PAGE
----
IATA is to take legal action against the decision to cut capacity at Amsterdam Schiphol from the next winter season.
The airport’s operator is cutting the number of annual flights to 460,000 from November this year, down from 500,000.
Schiphol’s operator says this is a “necessary intermediate step” as it seeks to reduce noise pollution and emissions. It has urged the government to take steps to draw up a new airport traffic decree containing “hard environmental limits”, to clarify what the aviation sector can and cannot do.
But IATA argues that “no meaningful consultation” has been undertaken with the air transport industry, and the decision to cut flight numbers is being taken as a “first resort, rather than as a last resort” – which, it argues, is contrary to European Union regulations over airport noise control.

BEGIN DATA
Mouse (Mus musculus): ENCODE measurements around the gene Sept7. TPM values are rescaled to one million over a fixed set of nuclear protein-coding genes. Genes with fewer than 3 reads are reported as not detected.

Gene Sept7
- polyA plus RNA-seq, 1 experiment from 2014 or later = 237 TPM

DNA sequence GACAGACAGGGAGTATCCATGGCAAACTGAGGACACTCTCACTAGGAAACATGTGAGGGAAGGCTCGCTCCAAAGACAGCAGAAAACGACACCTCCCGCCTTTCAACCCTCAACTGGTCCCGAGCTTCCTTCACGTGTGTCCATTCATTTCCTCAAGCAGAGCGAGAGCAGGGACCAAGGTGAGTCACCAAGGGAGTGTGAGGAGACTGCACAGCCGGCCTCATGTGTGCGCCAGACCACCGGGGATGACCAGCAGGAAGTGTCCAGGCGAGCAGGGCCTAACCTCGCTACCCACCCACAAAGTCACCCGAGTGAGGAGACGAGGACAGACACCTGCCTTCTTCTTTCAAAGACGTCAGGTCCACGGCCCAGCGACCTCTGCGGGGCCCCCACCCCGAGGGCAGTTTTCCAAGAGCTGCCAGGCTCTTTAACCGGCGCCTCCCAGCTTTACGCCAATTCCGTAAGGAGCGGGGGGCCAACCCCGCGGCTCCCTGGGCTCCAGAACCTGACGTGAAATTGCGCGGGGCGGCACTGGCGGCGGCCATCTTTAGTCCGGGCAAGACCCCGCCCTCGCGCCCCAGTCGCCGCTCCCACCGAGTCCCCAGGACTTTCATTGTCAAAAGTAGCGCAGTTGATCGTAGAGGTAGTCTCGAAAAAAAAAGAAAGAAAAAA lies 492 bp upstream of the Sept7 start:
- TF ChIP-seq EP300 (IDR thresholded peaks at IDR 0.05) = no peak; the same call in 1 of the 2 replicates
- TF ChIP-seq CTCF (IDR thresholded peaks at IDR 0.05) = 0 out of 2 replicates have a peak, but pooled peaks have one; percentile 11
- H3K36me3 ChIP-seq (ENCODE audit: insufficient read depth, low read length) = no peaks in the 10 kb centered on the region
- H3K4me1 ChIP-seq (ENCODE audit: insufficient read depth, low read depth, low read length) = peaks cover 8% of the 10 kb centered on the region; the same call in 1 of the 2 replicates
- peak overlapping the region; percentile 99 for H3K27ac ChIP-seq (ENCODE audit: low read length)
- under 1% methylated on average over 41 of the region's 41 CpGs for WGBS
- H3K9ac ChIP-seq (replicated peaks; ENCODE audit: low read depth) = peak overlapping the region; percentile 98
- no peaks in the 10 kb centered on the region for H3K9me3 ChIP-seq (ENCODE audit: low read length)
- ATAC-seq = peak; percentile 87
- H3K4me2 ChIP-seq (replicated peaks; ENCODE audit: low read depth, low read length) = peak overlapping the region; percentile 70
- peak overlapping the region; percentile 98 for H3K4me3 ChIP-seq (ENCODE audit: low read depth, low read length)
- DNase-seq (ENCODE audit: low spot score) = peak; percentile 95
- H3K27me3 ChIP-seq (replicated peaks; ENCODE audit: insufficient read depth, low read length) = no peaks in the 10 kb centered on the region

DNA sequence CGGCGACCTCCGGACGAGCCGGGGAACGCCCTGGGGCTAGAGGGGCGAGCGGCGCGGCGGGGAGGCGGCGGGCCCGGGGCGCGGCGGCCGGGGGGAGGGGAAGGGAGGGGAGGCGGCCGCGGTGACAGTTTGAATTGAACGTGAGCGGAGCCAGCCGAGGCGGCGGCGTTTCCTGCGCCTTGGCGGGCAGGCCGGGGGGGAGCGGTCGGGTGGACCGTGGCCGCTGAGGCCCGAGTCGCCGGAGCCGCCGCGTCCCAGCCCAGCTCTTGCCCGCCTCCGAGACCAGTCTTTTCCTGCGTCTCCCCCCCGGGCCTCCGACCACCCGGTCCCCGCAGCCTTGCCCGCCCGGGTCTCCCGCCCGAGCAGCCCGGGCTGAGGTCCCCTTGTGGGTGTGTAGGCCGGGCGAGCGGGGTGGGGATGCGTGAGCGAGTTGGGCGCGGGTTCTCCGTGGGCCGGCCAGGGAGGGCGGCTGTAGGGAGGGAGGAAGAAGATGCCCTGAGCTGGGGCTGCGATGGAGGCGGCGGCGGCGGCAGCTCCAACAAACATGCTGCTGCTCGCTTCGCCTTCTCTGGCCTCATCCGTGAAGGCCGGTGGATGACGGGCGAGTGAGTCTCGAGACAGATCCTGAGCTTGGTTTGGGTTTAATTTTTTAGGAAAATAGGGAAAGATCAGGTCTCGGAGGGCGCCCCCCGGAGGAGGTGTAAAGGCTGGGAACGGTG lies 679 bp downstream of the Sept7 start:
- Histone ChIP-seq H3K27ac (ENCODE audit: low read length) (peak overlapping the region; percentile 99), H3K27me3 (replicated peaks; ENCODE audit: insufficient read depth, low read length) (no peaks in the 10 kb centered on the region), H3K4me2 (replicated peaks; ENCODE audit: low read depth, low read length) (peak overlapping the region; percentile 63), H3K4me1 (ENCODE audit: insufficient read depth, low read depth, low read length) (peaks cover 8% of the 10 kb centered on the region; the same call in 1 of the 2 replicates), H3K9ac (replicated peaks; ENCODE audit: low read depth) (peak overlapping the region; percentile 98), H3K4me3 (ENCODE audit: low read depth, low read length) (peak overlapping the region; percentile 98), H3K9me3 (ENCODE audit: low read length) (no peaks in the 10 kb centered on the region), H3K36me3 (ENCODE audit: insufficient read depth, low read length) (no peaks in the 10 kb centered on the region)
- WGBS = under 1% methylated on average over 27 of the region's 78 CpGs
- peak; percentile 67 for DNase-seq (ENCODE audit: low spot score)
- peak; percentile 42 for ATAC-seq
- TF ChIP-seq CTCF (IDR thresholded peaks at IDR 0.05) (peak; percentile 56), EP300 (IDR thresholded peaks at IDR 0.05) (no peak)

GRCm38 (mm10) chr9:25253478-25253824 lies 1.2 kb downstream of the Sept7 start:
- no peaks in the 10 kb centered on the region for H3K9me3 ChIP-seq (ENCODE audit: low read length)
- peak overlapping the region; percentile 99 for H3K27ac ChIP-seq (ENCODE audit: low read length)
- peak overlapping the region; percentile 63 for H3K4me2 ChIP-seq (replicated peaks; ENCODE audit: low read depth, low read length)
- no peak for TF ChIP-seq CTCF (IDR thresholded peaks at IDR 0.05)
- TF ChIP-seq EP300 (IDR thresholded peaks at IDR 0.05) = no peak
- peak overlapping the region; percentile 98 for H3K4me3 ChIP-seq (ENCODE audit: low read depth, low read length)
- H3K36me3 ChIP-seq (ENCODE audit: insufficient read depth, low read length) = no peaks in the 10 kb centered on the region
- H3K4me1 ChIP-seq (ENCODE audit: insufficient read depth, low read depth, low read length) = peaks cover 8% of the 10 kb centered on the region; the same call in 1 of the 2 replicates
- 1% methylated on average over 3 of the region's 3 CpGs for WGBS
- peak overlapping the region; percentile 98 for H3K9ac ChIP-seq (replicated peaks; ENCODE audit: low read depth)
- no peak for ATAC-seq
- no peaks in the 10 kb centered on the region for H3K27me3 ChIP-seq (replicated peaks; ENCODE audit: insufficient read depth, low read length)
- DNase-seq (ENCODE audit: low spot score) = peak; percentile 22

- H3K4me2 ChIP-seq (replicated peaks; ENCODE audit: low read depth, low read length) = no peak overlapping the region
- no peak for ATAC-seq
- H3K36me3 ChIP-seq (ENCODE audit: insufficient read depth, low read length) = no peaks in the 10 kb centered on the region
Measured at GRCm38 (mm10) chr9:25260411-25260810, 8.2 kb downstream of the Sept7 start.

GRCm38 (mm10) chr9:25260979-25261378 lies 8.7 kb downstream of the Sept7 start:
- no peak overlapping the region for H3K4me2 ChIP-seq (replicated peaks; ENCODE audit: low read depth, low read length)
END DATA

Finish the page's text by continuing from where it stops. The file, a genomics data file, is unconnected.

IATA views the decision as “political”, and claims it “disregards” the Chicago Convention, to which the Netherlands is a signatory state.
“The Netherlands is handicapping its economy by destroying connectivity,” insists director general Willie Walsh.
He says the Dutch government’s approach to aviation is “job-destroying” and “hostile”, as well as being “totally disproportionate” with regard to noise management.
“The dangerous precedent that this illegal approach creates left no choice but to challenge them in court,” he adds.
Schiphol was the subject of capacity restrictions last year as the hub – like other major airports – struggled to cope with meeting the post-pandemic demand for air travel.